In Lithuania in 1944, Jewish prisoners dug a tunnel for 76 nights, using only their hands and spoons, in a desperate attempt to escape death at the hands of Nazis. (Photo courtesy WCVE/PBS)
The truth, however unpleasant, eventually will out.
At 9 p.m. on Wednesday, April 19, the PBS program “NOVA” airs an episode titled “Holocaust Escape Tunnel.” The program details the recent discovery by archaeologists working near Vilnius, Lithuania, who, using technology not previously available, located a thought-to-exist tunnel used by Jews to escape from captivity and death during World War II.
Vilnius, capital city the Baltic nation of Lithuania, was for 500 years a center of Jewish culture. Successive occupations and destruction by the Nazis and then the Soviets almost wiped away not only the Jews living there, but any memory of their lives and history with the place.
In recent years, the gruesome events in and around Vilnius and Kaunas, Lithuania have independently occupied the creative talents and imaginations of several Richmond writers and artists.
Former Richmond magazine columnist and writer Nancy Wright Beasley in 2005 published “Izzy’s Fire,” which traced the lives of survivors of the Nazi regime in Lithuania. At the center of this story is the Ipson family, who came to live in Richmond, including Jay Ipson, who co-founded the Virginia Holocaust Museum in 1997. "Holocaust Escape Tunnel" was screened at the museum April 5, in a private showing for members.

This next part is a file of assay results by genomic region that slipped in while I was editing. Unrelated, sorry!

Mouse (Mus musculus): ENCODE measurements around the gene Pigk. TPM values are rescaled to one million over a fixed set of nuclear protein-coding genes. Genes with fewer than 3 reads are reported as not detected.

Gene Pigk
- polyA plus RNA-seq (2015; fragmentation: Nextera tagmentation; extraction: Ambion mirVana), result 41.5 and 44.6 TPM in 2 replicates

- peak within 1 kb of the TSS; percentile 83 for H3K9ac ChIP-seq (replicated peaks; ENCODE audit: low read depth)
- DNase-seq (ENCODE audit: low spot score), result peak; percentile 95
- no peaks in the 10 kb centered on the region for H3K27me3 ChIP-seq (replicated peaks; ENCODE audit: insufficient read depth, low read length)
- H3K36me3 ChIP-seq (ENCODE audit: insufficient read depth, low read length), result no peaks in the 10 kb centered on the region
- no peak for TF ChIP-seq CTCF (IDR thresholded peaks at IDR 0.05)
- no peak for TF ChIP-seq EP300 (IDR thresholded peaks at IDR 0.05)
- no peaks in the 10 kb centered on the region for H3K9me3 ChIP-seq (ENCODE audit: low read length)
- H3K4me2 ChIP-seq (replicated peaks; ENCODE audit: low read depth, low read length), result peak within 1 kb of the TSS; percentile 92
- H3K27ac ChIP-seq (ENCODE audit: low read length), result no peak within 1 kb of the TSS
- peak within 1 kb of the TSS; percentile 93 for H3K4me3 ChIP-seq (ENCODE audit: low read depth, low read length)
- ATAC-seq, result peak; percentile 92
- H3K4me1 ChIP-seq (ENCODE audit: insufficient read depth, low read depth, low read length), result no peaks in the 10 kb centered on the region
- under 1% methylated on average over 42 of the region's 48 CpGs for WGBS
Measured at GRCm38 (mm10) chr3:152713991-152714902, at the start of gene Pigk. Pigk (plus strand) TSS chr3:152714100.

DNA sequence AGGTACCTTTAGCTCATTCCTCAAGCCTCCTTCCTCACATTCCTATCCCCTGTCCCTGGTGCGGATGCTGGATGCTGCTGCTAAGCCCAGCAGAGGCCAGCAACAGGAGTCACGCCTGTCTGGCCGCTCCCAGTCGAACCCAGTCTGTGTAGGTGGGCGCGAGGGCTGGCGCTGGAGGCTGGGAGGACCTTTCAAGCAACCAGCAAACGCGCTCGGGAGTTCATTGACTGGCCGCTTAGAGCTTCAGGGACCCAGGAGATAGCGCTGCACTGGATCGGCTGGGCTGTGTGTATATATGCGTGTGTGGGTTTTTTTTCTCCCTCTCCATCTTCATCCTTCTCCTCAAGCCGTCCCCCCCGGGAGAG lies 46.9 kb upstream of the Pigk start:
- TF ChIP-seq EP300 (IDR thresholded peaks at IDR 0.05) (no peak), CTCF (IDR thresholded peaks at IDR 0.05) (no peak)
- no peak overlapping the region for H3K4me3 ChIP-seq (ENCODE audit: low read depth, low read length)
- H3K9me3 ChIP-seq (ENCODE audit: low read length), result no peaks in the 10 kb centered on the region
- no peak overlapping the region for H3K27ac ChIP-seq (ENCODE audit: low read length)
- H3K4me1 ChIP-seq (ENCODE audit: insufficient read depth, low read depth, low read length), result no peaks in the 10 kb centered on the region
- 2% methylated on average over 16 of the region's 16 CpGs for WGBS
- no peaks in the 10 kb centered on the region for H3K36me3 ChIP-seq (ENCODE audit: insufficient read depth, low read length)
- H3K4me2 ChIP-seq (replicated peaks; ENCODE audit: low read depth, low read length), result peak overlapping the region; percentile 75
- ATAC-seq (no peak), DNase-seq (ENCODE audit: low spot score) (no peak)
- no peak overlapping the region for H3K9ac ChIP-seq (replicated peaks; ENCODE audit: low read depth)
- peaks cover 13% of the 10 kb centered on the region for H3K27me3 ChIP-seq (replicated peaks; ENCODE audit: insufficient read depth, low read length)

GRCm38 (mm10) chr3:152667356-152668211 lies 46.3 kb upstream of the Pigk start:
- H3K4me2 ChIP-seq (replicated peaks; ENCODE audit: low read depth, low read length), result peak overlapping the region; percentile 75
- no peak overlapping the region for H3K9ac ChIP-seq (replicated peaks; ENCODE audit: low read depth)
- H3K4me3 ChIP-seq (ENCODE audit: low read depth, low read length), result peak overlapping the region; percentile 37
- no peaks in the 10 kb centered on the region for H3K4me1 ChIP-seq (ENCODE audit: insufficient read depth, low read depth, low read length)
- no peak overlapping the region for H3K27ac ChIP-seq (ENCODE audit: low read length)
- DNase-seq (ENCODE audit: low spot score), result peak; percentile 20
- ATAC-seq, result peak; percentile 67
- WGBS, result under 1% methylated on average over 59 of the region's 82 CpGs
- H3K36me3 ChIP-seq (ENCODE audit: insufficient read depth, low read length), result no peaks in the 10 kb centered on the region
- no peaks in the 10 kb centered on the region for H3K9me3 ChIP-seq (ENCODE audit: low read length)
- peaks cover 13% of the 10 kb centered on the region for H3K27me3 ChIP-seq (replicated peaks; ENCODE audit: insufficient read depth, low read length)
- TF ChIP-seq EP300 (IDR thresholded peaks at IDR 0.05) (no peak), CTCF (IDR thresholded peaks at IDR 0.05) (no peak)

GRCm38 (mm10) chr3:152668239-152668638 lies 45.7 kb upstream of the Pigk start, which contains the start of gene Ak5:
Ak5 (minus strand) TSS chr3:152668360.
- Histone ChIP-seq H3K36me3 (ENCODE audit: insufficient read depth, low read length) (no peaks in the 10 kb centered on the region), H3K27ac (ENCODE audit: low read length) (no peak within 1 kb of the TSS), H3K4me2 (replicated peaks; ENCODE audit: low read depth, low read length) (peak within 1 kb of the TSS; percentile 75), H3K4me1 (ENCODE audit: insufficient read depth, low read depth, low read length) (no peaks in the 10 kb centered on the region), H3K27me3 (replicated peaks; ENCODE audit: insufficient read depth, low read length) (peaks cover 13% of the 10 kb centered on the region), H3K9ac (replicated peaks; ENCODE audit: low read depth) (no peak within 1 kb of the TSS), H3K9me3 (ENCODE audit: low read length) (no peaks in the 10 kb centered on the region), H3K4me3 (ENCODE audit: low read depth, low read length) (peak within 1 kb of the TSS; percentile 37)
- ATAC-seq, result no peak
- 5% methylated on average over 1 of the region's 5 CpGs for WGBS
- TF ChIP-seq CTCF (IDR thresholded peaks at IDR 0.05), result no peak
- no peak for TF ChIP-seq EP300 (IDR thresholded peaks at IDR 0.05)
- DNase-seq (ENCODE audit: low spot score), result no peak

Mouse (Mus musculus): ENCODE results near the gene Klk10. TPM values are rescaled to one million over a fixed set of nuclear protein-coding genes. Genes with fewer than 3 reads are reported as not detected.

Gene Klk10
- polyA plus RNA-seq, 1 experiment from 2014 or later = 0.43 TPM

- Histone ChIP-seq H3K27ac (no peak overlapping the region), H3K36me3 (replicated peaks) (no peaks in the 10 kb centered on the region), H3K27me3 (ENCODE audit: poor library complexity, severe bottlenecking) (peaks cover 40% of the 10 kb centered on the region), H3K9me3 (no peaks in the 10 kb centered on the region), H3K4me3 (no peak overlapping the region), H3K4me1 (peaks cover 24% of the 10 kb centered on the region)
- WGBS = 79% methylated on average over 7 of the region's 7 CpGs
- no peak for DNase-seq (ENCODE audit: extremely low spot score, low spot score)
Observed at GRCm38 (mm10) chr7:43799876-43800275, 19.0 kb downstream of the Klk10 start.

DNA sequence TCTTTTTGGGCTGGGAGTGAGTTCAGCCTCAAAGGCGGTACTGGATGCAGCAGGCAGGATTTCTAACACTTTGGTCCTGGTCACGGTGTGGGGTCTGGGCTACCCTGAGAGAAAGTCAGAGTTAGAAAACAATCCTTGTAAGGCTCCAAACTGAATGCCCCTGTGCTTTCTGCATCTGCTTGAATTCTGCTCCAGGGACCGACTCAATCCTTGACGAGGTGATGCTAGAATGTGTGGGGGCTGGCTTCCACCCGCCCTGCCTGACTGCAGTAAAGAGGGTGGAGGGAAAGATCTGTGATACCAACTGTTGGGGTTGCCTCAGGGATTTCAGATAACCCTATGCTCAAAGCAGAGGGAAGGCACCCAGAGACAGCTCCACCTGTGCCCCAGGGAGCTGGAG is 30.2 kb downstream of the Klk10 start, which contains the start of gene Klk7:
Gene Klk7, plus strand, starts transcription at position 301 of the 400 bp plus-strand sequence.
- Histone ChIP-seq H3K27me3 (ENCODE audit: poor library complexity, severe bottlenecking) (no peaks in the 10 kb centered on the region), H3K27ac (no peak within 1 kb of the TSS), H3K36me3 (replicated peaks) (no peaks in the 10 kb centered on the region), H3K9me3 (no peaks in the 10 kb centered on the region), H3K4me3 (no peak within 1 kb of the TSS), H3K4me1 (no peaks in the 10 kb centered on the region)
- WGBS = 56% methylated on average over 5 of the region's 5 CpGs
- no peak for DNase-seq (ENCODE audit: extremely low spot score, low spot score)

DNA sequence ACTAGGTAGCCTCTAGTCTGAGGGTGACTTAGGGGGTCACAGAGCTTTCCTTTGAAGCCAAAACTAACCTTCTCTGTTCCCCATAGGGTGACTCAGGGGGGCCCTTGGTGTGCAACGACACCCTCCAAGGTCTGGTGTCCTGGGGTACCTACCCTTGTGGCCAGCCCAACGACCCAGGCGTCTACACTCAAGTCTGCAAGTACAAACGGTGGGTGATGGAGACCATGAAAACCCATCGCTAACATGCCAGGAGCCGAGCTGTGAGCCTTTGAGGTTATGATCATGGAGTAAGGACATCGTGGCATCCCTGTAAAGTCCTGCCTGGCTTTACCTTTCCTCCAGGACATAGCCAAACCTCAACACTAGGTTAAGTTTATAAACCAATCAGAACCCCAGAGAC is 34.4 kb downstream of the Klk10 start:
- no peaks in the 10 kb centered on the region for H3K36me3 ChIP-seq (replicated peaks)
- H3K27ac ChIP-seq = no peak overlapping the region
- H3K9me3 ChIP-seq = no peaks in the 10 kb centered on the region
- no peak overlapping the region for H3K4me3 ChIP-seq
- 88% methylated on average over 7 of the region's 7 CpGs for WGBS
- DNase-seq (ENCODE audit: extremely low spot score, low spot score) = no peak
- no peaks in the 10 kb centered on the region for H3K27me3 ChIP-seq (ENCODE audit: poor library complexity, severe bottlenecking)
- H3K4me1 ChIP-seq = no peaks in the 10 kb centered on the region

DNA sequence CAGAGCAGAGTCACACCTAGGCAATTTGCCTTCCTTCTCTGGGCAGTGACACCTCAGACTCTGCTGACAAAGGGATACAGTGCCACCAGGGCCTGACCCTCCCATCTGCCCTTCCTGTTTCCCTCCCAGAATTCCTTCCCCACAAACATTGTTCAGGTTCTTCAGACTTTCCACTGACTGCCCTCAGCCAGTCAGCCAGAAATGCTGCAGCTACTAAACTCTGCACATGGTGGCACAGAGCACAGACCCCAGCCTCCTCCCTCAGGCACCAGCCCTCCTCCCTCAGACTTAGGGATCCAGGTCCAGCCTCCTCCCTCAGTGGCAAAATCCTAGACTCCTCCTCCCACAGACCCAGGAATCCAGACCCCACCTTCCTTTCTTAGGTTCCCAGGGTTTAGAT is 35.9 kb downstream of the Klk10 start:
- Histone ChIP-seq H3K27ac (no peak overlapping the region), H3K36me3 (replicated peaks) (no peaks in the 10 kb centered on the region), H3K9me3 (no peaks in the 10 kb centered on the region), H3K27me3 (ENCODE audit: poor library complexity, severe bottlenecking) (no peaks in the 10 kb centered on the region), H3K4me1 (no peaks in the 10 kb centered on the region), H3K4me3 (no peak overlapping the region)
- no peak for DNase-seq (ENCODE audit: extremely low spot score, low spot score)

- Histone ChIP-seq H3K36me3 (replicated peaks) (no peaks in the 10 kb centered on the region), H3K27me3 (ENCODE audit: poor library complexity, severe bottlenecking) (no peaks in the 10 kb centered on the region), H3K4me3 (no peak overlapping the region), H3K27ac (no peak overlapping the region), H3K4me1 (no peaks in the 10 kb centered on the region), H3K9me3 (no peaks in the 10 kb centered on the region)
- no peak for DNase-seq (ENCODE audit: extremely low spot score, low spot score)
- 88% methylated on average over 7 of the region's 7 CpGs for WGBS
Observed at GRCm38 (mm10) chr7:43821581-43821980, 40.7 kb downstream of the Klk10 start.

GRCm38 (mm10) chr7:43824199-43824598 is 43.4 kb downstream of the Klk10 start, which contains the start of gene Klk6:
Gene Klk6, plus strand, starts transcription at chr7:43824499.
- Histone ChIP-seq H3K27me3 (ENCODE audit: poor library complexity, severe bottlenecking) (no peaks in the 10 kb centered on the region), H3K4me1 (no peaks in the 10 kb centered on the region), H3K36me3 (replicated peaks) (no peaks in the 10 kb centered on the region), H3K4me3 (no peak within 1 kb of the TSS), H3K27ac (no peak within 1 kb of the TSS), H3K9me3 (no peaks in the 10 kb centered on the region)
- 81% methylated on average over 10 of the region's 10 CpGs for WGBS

Beasley's 2015 historical novel "The Little Lion" took as its protagonist a young Lithuanian Jew, a motorbike enthusiast and mechanic, who worked both as a courier and spy from his position in the Nazi garages. Richmond actor and writer Irene Ziegler adapted the book into a play successfully produced in 2016 at the Swift Creek Mill Theatre.
And, fortuitously enough, now former Richmond novelist Michele Young-Stone’s gripping and poetic 2015 work, “Above Us Only Sky,” took up not only the repressions and genocide of the Nazis in Lithuania, but the brutalities of the Soviets that replaced them. Young-Stone’s treatment didn’t shy away from the murderous events, but she also gave the multigenerational story a fantastical twist.
Thus, this story continues to tell itself through another medium.
The NOVA program repeats on the Community Idea Station’s second channel WCVW at 9 p.m. on Saturday, April 22. WCVW is channel 57.1 over the air and 57 on DirecTV, and channel 24 on Comcast and Verizon. Those who miss the airing may watch the program here.